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Frankenstein, Move Over: A New Graphene/DNA “Monster” Is In Town

A Stanford University research team has just come up with a new way to work with the super-strong but super-finicky semiconductor material graphene. The idea is to use DNA as a platform for mass producing precisely engineered ribbons of graphene, and the goal is to open the door to a new age of super-efficient, super-small, ultra-fast electronic devices. What could possibly go wrong?

Nothing, we’re pretty sure, but it does seem like some strange and unanticipated results could come about when you combine DNA, the “blueprint of life” with graphene, an exotic form of carbon that is 200 times stronger than steel.

The Stanford University Graphene/DNA Combo

Graphene consists of a sheet of carbon only one atom thick. It was discovered less than ten years ago and it has already engendered thousands of research papers around the globe.

The uniquely powerful potential of graphene as a semiconductor leads to the possibility of accelerating Moore’s Law beyond anything Gordon L. Moore could have imagined (back in 1965, Moore, a co-founder of Intel, predicted that the size of transistors would shrink apace with advances in technology).

Aside from the obvious application to portable electronic devices, the next generation of low cost, high efficiency photovoltaic cells could be ushered in by replacing silicon with graphene.

The problem is, with a thickness of only one atom deep graphene is notoriously difficult to work with.

This is where the Stanford team comes in. They started with the goal of forming precise ribbons of graphene of 20 to 50 atoms across. When laid side by side, the ribbons could form extremely small, fast, and energy-efficient semiconductor circuits.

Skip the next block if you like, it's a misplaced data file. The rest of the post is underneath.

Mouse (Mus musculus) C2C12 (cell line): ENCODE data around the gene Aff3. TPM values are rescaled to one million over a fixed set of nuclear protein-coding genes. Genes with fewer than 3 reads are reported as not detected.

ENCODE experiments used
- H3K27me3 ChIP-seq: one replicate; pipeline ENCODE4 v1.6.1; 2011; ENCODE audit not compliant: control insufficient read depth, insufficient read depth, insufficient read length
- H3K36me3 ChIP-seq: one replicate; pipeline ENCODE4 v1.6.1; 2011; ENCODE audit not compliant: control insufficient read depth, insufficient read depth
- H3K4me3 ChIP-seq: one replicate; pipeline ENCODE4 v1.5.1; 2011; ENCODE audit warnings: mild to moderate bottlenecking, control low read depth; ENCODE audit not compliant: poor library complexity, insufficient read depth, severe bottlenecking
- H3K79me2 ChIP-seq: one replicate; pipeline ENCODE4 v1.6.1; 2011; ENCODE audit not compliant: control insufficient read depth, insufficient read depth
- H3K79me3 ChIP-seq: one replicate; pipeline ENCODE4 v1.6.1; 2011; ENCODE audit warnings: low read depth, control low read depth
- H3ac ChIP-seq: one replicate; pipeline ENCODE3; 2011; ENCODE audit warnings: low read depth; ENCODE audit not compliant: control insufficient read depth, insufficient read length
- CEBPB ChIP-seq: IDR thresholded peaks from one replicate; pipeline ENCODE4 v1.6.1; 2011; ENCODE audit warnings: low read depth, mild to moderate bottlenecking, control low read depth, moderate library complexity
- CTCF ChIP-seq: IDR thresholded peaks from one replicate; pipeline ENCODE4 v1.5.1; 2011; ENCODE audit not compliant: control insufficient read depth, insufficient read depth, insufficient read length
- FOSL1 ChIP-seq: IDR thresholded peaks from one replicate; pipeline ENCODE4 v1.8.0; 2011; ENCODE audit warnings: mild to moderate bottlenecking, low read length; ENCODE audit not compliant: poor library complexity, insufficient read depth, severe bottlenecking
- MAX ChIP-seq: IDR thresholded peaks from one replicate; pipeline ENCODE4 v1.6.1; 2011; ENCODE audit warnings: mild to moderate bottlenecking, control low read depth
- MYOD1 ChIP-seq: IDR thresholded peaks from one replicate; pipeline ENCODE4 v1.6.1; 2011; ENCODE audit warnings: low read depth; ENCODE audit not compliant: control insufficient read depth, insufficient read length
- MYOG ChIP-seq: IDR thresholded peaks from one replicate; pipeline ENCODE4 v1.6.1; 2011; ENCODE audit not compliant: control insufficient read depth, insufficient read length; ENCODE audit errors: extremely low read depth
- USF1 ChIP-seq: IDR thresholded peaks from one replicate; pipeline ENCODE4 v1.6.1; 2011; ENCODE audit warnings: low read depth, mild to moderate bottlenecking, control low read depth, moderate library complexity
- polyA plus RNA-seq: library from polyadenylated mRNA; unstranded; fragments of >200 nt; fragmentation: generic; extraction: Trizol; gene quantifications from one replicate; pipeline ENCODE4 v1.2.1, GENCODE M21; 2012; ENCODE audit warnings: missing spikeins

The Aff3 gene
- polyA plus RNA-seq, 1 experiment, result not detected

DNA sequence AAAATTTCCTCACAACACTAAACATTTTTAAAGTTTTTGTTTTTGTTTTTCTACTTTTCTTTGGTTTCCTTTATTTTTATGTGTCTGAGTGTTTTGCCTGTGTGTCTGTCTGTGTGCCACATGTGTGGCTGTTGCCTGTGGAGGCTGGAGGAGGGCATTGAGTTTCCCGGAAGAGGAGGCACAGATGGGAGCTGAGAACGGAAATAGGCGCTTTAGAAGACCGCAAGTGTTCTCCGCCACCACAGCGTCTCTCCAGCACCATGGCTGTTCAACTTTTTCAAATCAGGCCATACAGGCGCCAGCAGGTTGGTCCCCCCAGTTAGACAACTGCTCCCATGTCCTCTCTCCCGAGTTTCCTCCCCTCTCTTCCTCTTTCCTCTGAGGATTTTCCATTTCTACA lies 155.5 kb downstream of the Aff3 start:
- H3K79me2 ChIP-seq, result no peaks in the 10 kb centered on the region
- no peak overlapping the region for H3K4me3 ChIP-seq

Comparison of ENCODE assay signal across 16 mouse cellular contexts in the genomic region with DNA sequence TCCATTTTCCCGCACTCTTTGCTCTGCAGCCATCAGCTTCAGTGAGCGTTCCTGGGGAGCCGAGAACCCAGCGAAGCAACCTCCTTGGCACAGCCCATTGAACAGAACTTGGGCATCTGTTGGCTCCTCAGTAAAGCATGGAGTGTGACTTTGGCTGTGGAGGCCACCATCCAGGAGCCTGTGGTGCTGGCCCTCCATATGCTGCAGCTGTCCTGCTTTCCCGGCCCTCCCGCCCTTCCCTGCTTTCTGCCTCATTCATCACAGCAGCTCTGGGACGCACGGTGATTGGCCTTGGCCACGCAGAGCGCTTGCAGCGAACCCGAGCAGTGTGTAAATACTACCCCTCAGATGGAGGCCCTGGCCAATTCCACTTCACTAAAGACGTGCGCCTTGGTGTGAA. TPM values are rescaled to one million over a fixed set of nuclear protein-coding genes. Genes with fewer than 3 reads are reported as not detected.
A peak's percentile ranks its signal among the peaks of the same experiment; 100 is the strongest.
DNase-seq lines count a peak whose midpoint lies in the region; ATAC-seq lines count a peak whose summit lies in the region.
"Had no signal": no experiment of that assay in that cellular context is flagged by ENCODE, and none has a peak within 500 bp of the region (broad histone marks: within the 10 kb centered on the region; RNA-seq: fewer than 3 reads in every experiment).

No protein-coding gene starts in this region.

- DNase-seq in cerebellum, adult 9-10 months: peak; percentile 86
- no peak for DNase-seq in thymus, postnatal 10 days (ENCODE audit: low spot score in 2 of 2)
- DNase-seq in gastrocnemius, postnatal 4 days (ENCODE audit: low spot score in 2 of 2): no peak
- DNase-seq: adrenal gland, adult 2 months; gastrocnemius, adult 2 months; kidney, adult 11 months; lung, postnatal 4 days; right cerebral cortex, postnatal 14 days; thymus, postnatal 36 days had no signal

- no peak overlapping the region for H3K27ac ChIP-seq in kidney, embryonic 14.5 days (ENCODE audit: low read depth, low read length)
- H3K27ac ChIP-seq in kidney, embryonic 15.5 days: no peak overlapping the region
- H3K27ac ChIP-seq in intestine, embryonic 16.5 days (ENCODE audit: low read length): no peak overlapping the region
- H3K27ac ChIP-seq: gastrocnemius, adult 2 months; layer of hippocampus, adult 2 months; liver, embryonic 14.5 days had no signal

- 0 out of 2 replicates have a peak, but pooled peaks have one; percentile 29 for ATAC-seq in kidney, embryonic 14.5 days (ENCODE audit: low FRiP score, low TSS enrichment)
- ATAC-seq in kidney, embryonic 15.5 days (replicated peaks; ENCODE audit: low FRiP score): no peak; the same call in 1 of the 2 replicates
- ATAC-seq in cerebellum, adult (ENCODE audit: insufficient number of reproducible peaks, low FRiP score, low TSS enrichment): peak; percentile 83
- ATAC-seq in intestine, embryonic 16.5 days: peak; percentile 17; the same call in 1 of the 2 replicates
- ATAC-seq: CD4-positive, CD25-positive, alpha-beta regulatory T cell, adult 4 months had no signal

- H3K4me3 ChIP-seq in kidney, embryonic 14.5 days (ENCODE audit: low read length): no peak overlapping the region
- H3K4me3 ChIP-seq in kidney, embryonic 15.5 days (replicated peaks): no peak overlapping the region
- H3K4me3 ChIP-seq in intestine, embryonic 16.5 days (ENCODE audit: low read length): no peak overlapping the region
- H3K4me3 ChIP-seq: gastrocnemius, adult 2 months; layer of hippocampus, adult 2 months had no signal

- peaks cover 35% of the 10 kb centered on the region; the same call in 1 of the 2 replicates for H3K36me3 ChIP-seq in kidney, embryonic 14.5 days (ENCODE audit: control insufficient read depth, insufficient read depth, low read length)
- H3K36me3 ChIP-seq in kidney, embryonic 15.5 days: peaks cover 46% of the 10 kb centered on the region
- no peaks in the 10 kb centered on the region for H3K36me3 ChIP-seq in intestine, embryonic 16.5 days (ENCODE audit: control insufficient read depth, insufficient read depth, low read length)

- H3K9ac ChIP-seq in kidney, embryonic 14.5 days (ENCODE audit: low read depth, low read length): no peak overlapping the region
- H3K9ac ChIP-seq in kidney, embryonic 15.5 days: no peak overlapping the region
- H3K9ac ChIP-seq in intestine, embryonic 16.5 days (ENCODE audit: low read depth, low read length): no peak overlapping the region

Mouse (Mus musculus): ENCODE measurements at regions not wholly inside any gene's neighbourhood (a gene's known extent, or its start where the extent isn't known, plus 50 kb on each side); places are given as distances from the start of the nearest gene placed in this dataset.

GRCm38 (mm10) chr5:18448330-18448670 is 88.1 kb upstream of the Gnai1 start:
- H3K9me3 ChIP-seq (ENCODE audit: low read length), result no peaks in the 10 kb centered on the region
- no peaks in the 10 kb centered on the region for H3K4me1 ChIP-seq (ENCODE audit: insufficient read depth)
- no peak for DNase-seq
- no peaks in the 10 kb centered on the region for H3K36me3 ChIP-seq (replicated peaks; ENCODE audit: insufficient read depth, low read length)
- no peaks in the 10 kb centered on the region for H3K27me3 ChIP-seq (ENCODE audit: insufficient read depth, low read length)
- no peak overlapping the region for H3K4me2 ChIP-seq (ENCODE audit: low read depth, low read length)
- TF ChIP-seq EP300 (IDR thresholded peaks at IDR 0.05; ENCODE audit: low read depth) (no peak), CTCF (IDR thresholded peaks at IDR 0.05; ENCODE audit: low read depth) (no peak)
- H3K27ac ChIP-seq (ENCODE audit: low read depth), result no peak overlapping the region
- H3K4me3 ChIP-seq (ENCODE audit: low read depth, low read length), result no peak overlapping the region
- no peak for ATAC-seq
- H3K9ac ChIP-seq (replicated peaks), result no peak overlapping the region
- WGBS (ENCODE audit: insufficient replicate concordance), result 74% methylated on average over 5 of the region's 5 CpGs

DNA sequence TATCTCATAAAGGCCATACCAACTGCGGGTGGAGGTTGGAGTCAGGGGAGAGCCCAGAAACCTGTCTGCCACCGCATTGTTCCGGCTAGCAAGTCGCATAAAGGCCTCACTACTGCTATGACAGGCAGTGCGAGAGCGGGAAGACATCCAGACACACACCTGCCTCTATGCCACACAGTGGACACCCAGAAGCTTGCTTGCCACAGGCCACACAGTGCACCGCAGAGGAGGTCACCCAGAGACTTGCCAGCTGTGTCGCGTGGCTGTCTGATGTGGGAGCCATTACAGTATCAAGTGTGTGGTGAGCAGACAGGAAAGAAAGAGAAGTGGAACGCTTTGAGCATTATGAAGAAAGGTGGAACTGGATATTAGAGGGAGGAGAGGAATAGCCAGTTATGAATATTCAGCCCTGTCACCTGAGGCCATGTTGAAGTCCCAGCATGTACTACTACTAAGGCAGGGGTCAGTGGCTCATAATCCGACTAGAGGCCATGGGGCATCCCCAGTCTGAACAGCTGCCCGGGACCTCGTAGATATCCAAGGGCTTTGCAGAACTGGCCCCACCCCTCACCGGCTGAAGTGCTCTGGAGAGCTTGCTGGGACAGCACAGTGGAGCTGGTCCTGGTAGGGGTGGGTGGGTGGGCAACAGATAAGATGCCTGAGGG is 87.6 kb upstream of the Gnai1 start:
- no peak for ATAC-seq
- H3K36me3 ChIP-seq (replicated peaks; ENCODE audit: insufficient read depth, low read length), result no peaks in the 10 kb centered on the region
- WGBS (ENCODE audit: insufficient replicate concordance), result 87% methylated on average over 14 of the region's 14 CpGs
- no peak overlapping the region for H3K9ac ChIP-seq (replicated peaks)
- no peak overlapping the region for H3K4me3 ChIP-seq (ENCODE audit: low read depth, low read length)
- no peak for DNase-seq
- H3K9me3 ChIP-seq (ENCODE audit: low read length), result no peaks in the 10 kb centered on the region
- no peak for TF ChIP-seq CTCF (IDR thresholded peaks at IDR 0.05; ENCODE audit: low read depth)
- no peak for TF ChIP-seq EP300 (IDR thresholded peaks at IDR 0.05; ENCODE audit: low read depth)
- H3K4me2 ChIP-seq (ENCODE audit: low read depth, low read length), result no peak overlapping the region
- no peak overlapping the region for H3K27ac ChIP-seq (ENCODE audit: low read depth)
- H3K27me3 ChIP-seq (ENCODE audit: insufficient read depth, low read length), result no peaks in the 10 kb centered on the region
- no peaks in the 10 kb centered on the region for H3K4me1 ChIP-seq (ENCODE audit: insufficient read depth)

Graphene breakthrough achieved with DNA

DNA as graphene ribbon template (cropped) courtesy of Anatoliy Sokolov.

The idea of using DNA as a fabrication platform has two aspects. First, the ribbon-like structure of DNA is fairly similar to the ribbons of graphene desired by the team. Second, since DNA contains carbon atoms it shares a chemical link with graphene (that’s what set us thinking of Dr. Frankenstein, but whatever).

The Stanford team deployed a fabrication method using a silicon platter, which is somewhat ironic given that the ultimate goal is to replace silicon computer chips with graphene, but here goes. As described by Tom Abate at Stanford Engineering, the research team first dipped a platter of silicon into a solution of bacteria-derived DNA, and “combed” the strands into lines.

The next step was to introduce copper ions into the DNA, by exposing the platter to a copper salt solution. When the platter was exposed to heat and bathed in carbon-rich methane gas (much safer than lightning!), the result was a chemical reaction that freed carbon atoms from both the gas and the DNA.